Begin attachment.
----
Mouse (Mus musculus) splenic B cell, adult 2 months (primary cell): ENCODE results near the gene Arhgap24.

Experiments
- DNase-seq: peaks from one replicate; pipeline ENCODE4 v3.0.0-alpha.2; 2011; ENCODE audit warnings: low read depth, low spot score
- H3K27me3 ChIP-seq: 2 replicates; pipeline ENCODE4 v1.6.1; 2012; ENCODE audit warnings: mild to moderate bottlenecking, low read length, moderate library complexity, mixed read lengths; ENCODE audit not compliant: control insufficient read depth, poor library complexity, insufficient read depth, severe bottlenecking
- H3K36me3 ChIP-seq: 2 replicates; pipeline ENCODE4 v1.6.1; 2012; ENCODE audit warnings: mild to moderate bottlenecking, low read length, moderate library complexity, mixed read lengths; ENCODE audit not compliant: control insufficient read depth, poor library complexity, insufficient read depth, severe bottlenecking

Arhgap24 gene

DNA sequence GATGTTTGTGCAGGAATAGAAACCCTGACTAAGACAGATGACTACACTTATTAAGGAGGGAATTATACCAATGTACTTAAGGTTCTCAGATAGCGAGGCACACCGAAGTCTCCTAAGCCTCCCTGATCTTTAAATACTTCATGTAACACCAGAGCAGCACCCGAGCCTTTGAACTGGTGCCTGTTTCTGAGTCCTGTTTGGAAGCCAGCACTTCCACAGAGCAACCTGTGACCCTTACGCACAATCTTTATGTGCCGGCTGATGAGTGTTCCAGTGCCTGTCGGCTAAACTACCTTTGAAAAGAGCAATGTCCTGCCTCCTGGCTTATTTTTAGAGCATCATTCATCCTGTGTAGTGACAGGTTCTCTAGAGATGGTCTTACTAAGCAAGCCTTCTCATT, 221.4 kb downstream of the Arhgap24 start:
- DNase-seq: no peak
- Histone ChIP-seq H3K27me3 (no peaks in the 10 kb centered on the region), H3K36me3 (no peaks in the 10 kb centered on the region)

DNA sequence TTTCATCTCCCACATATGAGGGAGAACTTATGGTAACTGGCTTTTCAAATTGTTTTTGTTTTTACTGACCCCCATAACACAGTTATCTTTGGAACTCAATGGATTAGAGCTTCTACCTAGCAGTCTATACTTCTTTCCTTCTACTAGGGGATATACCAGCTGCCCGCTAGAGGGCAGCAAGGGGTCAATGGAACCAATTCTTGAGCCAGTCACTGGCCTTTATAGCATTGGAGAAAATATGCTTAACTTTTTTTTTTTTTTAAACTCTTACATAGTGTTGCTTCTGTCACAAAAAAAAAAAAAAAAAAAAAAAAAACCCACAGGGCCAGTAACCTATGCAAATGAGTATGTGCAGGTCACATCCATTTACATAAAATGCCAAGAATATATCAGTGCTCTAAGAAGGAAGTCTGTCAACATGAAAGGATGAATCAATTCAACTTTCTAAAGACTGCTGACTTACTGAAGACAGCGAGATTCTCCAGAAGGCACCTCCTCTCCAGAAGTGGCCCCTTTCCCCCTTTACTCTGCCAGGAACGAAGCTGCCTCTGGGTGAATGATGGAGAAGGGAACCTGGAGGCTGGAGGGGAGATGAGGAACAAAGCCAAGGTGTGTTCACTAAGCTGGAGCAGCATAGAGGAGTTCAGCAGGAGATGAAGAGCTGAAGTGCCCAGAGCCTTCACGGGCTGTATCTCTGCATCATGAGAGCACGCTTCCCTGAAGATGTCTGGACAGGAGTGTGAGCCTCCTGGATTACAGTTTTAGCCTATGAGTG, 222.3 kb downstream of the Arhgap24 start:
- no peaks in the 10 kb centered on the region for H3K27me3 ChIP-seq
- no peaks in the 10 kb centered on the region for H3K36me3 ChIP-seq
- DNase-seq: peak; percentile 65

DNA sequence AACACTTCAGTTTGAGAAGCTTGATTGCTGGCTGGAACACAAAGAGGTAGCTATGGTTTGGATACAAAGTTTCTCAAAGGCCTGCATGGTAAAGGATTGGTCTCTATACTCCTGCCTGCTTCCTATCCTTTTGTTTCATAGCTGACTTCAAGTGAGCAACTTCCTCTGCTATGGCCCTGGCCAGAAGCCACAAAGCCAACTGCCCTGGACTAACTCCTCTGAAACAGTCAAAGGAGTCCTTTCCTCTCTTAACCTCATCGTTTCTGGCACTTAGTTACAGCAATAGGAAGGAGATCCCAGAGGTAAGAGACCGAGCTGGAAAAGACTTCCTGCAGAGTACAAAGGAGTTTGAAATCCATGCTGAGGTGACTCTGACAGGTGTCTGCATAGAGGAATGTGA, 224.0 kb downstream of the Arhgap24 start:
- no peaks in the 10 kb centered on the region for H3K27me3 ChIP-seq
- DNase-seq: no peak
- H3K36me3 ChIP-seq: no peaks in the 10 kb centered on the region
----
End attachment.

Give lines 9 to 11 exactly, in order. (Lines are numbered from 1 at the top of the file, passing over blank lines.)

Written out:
- Histone ChIP-seq H3K27me3 (no peaks in the 10 kb centered on the region), H3K36me3 (no peaks in the 10 kb centered on the region)

DNA sequence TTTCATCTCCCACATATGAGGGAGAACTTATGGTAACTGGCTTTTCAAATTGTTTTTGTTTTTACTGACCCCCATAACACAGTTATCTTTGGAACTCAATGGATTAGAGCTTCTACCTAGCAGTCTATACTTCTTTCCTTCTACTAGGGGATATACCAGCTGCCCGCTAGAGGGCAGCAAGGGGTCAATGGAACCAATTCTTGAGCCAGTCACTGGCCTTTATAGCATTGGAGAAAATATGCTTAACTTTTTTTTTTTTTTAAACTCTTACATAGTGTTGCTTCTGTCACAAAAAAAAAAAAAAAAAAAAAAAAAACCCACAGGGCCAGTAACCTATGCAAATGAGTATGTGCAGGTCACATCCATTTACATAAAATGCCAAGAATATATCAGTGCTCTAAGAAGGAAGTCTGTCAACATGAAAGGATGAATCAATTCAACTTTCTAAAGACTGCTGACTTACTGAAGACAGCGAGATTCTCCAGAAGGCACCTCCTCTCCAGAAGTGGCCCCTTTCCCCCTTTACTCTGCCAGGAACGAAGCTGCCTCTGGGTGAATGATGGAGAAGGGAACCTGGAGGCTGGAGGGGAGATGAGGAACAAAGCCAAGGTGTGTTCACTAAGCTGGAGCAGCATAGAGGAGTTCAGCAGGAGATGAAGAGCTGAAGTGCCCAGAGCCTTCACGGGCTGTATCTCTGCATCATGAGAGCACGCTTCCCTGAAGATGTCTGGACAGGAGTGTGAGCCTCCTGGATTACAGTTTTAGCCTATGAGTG, 222.3 kb downstream of the Arhgap24 start:
- no peaks in the 10 kb centered on the region for H3K27me3 ChIP-seq